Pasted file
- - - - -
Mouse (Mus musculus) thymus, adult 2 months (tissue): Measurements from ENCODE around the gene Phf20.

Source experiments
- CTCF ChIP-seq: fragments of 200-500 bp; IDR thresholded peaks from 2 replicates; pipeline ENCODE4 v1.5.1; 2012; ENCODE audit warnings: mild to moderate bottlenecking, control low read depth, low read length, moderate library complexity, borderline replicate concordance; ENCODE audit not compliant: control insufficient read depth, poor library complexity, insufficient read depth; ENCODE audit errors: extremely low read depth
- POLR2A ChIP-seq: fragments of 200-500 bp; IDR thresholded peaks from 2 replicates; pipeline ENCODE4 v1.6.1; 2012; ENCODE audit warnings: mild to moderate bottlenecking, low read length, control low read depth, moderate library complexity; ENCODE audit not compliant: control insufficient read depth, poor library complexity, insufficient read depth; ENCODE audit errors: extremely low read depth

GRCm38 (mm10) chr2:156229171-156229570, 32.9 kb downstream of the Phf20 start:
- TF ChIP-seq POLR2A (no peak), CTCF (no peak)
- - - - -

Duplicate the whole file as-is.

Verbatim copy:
Mouse (Mus musculus) thymus, adult 2 months (tissue): Measurements from ENCODE around the gene Phf20.

Source experiments
- CTCF ChIP-seq: fragments of 200-500 bp; IDR thresholded peaks from 2 replicates; pipeline ENCODE4 v1.5.1; 2012; ENCODE audit warnings: mild to moderate bottlenecking, control low read depth, low read length, moderate library complexity, borderline replicate concordance; ENCODE audit not compliant: control insufficient read depth, poor library complexity, insufficient read depth; ENCODE audit errors: extremely low read depth
- POLR2A ChIP-seq: fragments of 200-500 bp; IDR thresholded peaks from 2 replicates; pipeline ENCODE4 v1.6.1; 2012; ENCODE audit warnings: mild to moderate bottlenecking, low read length, control low read depth, moderate library complexity; ENCODE audit not compliant: control insufficient read depth, poor library complexity, insufficient read depth; ENCODE audit errors: extremely low read depth

GRCm38 (mm10) chr2:156229171-156229570, 32.9 kb downstream of the Phf20 start:
- TF ChIP-seq POLR2A (no peak), CTCF (no peak)